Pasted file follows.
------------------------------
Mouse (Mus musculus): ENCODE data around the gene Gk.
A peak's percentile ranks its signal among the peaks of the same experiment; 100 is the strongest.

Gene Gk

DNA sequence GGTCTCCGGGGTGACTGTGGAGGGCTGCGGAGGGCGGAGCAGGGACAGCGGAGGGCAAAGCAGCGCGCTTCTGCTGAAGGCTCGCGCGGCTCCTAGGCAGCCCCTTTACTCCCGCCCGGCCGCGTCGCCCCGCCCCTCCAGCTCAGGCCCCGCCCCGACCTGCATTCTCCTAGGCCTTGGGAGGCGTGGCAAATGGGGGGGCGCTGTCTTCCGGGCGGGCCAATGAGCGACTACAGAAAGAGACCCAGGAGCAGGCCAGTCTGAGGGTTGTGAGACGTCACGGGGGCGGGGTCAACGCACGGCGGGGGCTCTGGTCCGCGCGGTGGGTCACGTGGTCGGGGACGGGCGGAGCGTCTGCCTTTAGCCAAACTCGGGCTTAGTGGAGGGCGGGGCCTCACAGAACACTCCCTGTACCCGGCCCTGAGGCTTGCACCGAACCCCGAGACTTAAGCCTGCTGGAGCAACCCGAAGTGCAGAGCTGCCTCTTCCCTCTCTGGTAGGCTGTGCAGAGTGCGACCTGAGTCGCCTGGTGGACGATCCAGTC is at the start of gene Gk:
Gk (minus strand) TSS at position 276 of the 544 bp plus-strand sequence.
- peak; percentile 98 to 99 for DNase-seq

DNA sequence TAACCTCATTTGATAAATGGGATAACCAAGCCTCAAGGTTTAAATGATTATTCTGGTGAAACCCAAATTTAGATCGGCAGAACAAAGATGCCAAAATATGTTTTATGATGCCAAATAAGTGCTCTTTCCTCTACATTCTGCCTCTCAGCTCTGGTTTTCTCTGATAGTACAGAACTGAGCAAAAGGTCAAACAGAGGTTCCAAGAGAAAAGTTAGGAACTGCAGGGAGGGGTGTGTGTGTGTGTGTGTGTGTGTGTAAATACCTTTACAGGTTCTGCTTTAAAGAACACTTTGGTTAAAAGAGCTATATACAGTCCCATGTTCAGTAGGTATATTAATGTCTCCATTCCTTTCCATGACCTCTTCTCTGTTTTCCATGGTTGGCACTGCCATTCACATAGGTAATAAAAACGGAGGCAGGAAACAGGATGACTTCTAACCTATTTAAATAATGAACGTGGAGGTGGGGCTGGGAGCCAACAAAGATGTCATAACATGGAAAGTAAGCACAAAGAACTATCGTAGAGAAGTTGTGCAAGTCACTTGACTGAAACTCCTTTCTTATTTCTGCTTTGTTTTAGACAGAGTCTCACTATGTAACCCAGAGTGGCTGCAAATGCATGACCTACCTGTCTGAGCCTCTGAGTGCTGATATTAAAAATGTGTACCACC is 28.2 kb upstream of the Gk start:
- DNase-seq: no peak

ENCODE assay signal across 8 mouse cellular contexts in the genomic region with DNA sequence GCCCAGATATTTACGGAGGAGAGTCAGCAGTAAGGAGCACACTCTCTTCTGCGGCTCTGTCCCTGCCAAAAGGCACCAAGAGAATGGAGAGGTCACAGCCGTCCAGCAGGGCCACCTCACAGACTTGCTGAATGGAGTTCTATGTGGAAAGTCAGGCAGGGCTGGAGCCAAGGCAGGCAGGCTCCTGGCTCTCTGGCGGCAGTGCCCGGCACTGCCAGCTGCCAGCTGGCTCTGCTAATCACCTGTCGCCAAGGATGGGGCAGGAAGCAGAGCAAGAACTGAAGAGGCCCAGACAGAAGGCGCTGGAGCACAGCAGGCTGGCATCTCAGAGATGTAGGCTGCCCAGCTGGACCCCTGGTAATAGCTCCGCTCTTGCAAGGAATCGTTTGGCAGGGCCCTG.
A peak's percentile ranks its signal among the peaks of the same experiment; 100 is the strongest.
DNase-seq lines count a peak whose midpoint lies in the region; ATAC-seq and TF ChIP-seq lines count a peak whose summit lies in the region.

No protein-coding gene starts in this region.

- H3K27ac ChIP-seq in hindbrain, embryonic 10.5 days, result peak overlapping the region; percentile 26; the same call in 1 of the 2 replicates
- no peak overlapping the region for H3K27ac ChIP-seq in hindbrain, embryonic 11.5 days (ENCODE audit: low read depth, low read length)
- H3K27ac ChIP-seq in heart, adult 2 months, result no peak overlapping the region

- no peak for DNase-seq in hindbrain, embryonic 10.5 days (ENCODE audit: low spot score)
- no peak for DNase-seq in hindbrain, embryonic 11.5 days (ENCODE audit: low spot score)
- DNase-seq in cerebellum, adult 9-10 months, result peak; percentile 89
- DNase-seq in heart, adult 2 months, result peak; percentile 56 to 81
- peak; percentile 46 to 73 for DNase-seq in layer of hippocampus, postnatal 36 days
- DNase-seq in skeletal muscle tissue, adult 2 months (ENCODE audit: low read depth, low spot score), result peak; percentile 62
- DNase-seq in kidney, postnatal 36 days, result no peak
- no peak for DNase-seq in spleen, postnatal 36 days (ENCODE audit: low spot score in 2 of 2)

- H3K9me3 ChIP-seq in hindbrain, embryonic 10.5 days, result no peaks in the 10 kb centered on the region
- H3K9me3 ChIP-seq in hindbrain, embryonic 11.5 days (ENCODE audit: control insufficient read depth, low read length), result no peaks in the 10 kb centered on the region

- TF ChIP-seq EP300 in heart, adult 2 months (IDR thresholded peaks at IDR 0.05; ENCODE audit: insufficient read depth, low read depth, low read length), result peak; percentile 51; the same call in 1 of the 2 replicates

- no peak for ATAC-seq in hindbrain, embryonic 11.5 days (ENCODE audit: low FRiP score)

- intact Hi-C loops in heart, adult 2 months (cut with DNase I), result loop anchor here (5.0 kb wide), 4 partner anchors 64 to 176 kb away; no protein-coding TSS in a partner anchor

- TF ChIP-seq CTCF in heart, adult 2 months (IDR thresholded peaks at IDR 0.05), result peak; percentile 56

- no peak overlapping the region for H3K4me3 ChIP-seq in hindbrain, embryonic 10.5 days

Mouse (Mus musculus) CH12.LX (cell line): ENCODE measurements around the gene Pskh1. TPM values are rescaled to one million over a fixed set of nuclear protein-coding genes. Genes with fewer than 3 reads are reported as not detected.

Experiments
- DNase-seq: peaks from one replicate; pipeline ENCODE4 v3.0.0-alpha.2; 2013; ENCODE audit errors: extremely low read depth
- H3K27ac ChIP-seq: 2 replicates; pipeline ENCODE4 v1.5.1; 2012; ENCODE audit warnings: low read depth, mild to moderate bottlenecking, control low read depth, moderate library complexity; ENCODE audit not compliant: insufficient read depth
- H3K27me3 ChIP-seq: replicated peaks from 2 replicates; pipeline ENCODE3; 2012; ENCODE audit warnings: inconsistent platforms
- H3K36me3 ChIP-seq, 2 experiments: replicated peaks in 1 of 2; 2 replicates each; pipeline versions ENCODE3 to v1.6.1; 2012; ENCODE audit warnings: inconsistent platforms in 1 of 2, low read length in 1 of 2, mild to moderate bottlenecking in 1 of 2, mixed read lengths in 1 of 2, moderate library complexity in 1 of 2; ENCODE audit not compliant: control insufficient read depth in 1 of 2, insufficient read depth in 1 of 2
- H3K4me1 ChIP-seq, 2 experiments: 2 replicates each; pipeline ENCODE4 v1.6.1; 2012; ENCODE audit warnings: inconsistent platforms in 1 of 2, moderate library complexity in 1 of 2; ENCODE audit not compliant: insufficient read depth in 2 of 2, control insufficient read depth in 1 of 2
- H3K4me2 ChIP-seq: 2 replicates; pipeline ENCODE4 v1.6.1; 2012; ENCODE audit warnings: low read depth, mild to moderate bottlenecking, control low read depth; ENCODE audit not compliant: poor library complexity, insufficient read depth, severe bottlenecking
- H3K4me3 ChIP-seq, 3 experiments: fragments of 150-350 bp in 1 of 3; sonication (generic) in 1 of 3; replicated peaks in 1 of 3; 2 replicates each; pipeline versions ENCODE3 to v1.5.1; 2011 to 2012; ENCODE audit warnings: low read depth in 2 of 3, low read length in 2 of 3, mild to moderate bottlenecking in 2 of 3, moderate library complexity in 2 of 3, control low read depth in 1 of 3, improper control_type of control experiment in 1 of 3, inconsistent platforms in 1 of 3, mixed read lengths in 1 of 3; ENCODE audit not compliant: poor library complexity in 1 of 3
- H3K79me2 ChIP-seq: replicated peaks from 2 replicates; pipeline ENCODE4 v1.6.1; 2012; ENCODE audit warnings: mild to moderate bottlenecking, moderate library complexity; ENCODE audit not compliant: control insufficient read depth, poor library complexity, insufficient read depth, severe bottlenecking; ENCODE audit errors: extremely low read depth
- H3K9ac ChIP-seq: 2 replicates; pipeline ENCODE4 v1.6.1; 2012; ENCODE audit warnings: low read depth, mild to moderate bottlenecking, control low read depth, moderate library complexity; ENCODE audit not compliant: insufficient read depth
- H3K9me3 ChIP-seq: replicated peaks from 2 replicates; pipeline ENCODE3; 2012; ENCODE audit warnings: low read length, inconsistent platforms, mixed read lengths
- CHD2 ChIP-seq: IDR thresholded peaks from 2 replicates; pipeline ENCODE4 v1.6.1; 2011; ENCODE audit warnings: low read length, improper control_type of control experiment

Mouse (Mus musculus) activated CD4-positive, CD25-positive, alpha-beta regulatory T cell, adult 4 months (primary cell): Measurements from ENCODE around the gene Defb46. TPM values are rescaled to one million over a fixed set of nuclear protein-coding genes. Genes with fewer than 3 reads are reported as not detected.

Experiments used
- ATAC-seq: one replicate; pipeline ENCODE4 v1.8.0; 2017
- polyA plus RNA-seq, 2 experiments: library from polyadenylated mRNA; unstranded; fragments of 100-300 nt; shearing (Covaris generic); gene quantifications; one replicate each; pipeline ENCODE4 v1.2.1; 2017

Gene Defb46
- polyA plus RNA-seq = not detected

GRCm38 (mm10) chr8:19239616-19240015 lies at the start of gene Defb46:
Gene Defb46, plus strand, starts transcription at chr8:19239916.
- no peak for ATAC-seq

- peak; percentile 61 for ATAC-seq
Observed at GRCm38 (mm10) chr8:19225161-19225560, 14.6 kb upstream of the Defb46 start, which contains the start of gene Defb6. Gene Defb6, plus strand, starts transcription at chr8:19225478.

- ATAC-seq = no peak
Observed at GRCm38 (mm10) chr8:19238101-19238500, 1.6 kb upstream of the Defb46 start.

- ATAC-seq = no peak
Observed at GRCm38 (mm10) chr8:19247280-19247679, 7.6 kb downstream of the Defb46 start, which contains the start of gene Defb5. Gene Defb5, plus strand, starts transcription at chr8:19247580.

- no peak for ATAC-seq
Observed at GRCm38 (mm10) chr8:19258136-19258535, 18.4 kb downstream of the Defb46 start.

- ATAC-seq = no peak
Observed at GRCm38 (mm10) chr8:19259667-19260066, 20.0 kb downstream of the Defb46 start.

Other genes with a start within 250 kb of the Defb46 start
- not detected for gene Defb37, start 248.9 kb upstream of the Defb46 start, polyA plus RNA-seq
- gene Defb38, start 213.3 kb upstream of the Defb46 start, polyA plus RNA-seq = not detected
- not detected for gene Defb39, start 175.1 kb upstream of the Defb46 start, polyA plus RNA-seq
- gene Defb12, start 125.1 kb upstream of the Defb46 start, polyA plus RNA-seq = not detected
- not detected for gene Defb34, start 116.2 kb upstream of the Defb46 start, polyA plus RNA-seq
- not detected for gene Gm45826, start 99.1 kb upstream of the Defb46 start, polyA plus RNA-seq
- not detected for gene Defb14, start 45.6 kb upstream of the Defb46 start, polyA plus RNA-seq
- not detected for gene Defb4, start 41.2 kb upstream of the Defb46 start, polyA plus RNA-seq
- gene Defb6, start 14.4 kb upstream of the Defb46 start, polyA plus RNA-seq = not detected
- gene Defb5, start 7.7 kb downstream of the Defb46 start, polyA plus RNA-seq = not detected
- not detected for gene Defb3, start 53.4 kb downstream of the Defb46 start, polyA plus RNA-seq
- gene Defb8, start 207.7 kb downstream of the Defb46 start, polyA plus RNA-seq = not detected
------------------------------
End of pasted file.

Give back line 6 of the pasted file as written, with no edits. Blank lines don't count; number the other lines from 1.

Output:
- peak; percentile 98 to 99 for DNase-seq